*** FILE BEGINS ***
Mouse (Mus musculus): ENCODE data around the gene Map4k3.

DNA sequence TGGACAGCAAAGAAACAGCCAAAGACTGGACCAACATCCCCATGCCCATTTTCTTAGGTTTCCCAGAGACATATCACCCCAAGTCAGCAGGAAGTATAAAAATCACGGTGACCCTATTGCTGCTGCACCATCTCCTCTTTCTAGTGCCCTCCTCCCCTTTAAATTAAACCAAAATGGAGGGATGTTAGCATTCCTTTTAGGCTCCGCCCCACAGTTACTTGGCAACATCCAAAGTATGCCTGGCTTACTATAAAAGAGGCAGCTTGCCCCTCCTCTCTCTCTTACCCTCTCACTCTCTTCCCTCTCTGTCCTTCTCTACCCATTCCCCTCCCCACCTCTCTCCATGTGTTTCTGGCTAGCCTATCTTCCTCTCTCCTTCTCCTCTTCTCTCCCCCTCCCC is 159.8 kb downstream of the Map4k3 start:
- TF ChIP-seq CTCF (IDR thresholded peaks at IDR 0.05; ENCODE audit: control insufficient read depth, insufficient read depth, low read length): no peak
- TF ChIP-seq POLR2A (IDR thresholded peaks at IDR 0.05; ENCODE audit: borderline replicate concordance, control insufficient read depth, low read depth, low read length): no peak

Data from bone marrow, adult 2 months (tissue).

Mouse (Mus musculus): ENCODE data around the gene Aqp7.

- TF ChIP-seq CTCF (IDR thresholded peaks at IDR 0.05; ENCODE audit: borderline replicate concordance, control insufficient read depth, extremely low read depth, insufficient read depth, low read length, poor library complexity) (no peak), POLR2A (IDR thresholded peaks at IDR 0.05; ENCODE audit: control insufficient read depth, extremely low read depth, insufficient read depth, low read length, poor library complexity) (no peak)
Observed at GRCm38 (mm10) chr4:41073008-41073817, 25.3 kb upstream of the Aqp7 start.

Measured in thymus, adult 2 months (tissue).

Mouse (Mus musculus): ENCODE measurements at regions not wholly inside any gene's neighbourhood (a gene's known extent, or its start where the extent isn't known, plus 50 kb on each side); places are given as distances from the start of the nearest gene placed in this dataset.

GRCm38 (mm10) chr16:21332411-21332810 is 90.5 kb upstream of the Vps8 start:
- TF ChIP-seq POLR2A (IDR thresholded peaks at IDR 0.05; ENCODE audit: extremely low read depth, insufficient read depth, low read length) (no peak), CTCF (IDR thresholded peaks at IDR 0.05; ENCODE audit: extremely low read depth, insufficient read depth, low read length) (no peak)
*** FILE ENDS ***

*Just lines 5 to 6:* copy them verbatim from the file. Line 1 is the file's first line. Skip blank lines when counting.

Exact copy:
Data from bone marrow, adult 2 months (tissue).

Mouse (Mus musculus): ENCODE data around the gene Aqp7.